Aside from the problem of which translation from the Russian to use, the thorny problem with American productions of the plays of playwright Anton Chekhov is how to deal with the fact that the author himself called them comedies but everyone from his early director Konstantin Stanislavski on has seen them as tragedies.
Playwright Thomas Bradshaw has neatly solved both problems: in his new adaptation renamed The Seagull/Woodstock, NY which recasts the play as an updated modern comedy, he also made the play a very funny satire of today’s culture vultures, thespians and the literati. His version in which all of the names have been Anglicized makes Chekhov’s turn-of-the-last century play very accessible to contemporary audiences which is not often the case with Chekhov adaptations – without making drastic changes. In doing so, it makes whatever parody there was in the original of theater and literary icons of Chekhov’s time now understandable to today’s audiences due to updated references they can recognize.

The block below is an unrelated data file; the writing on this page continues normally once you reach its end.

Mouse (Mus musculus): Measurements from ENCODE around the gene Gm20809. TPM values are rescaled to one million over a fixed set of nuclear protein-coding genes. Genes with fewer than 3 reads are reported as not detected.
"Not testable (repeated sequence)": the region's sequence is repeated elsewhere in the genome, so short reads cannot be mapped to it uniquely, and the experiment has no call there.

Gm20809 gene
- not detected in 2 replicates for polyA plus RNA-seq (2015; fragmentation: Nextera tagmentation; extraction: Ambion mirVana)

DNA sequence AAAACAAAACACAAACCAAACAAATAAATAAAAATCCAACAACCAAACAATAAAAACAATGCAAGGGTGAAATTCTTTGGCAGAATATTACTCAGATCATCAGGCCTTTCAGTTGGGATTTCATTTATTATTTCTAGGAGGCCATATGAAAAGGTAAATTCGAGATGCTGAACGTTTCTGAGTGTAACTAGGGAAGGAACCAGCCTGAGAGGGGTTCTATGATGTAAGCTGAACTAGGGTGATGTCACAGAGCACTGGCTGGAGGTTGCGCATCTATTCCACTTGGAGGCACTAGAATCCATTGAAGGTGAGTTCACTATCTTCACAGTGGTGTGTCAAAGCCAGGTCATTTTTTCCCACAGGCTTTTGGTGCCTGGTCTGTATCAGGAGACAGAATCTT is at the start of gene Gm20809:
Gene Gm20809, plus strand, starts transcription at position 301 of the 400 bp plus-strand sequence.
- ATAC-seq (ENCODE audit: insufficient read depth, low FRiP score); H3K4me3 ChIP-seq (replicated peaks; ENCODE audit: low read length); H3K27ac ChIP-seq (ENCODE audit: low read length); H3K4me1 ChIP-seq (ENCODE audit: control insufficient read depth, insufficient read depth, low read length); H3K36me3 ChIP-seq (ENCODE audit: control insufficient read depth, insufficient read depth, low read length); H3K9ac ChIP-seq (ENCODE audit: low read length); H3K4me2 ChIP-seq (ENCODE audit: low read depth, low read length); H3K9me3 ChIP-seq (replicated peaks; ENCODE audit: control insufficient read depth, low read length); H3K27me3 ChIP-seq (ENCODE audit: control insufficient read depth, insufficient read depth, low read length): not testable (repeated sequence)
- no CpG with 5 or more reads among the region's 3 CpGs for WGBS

In his third New Group production with director Scott Elliott at the helm and a cast led by Parker Posey, the film star dubbed affectionately as “Queen of the Indies,” Bradshaw has not been as shocking or confrontational as in many of his previous plays. However, he has included several contemporary topics like racism inherent in the new casting and has made the sexual content much more explicit but not uncomfortably so as in his earlier plays. A discussion of masturbation may make some theatergoers uncomfortable but it is all talk rather than action.
In depicting Chekhov’s group of actors, writers and their hangers-on now visiting a country house in the Catskills, he skewers the sort of name dropping tespians who talk of Gwyneth (Paltrow), Audra (McDonald), Sutton (Foster), Alex Baldwin and Elizabeth Moss. These theater people babble about the plays by Arthur Miller, Tracy Letts, Terence McNally, Sam Shepard and Paula Vogel and their performances in an all-female version of True West, being a replacement in August: Osage County, being lit beautifully while being nude in Frankie and Johnnie in the Claire de Lune, a regional production of Ibsen’s A Doll’s House, and preparing for Moliere’s Tartuffe. They quote The New Yorker, The Atlantic, New York Magazine and reviews in the New York Times. A bestselling writer is sarcastically referred to as “Well here comes Philip Roth now.” (The only writer mentioned or implied in the original was Ivan Turgenev, not much read in the US anymore.)